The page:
On Monday, May 1st, Col. Bruce Hampton celebrated his 70th birthday surrounded by friends. From Jimmy Herring, Warren Haynes, and Derek Trucks, to John Bell, Dave Schools, and Duane Trucks, over 30 renowned musicians gathered at the Fox Theatre in Atlanta, Georgia to celebrate the life of the beloved “Grandaddy of the Jam Scene”—a legend whose impact on all those in attendance, musician and fans alike, is inconceivably insurmountable. Col. Bruce Hampton forged the jam scene as we know it today, fearlessly leading the way and bring up others with him every step of the way. Without Col. Bruce Hampton, many of the players at tonight’s show would be without name.

From his beginnings with the groundbreaking avant-garde group the Hampton Grease Band to the seminal Aquarium Rescue Unit, Col. Bruce Hampton’s idiosyncratic blend of improvisational space rock had an influence that reaches far beyond Atlanta’s music clubs. He is responsible for the success of many musicians, and he gave confidence to those worthy to follow in his footsteps, to leave the ego at the door, and to be true to the heart.

Four hours of beautiful music celebrating the life and work of Col. Bruce Hampton took place across the night, which featured Susan Tedeschi, Chuck Leavell of The Allman Brothers Band and The Rolling Stones, John Popper of Blues Traveler, Jon Fishman of Phish, ARU’s Jeff SipeKarl Denson, Drew Emmitt, and Vince Herman of Leftover Salmon, and so many more. As the evening began to wind down, Col. Bruce Hampton ushered the one and only Brandon “Taz” Niederauer to step to the front of the stage and take his final solo of the evening during the encore of “Turn On Your Lovelight.”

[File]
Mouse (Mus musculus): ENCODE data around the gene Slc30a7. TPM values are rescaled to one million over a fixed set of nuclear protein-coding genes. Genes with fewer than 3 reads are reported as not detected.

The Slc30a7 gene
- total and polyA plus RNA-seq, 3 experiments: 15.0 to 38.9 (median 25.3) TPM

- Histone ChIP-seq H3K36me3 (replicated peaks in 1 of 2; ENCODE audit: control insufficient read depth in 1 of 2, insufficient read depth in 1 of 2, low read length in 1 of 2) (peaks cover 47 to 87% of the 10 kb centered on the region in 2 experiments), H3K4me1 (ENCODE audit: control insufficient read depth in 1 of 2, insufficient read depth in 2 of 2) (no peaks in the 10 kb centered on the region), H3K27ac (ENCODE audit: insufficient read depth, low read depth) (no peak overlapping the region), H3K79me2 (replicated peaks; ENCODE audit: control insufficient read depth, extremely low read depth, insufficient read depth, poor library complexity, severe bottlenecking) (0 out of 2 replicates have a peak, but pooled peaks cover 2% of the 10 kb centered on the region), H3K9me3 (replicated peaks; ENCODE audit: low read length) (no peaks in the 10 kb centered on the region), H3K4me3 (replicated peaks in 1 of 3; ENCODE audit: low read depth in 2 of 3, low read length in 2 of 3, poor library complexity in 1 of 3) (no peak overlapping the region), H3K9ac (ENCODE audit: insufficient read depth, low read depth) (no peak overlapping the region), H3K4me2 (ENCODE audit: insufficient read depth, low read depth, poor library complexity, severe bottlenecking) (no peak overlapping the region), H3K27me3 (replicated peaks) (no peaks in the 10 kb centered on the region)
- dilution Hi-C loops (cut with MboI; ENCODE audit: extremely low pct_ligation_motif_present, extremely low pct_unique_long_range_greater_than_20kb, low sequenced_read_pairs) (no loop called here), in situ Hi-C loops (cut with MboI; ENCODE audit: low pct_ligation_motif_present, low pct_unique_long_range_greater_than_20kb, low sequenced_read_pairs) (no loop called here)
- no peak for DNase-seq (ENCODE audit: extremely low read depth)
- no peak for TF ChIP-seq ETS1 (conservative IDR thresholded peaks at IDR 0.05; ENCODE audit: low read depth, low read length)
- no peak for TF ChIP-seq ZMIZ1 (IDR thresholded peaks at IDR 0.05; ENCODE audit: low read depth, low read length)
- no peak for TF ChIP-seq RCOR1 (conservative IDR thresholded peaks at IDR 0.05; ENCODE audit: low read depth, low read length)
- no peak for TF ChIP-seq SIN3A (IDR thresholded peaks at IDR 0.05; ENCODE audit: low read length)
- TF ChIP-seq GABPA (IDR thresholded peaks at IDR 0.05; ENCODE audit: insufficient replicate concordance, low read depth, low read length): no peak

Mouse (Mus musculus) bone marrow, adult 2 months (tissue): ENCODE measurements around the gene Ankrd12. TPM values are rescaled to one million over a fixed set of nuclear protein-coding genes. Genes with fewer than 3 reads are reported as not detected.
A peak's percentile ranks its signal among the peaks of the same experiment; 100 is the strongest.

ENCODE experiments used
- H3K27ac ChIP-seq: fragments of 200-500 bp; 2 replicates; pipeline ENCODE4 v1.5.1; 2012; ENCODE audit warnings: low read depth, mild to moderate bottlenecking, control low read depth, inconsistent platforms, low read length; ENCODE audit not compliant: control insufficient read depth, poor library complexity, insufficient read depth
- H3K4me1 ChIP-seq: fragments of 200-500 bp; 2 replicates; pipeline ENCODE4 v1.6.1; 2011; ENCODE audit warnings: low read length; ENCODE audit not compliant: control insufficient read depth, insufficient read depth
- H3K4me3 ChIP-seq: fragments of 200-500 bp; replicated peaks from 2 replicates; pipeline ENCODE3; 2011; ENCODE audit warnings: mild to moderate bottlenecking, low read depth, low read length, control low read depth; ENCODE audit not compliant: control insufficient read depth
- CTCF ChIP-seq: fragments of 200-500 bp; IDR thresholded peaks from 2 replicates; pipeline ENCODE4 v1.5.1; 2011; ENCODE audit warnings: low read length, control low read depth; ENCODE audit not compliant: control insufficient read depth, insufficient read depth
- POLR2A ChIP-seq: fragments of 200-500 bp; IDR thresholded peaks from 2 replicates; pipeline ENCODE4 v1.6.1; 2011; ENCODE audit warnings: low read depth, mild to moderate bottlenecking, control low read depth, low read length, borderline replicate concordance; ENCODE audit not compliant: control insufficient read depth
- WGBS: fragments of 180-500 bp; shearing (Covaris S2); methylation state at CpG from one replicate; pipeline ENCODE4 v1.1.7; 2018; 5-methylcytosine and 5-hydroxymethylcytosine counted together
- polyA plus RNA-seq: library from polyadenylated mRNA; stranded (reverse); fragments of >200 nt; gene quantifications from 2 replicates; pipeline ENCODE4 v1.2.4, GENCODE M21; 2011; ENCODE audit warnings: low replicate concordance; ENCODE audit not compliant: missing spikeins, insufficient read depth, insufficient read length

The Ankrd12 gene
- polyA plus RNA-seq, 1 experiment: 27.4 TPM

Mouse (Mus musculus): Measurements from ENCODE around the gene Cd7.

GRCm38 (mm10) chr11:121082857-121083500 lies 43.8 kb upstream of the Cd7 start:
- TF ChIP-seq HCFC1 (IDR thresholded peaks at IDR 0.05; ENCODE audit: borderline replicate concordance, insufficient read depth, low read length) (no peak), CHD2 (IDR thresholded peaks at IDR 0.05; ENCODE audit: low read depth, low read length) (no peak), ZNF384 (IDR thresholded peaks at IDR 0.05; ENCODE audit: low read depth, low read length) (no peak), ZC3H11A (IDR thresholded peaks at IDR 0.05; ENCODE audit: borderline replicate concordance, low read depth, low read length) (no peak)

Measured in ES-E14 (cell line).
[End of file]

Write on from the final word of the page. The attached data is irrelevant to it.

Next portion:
The 14-year-old guitar prodigy and young student of Col. Bruce was standing between and performing for his two biggest idols, Warren Haynes and Derek Trucks, when the celebrated musician collapsed to the ground. All those in attendance were forced to believe that Col. Bruce’s actions were planned, that Bruce had another trick up his sleeve, that he was falling at the feet of his youngest star as he listened to Taz’s guitar soar through the roof on the year’s biggest night.

The curtain closed, the theater emptied, and all those who were close to him waited for updates. The signs eventually pointed in the right direction, as the ambulance took him to safety and the artists piled out of the venue with hopeful eyes. Col. Bruce Hampton made it to the hospital, but passed away shortly after arriving. He was surrounded by his greatest fans, a room full of his many talented friends, and every member of the extended crew he considered family. Col. Bruce Hampton is “Uncle Bruce” to everyone he has ever met and to everyone whose birthday he guessed upon meeting. He will be deeply missed.

[photo by Gary Niederauer]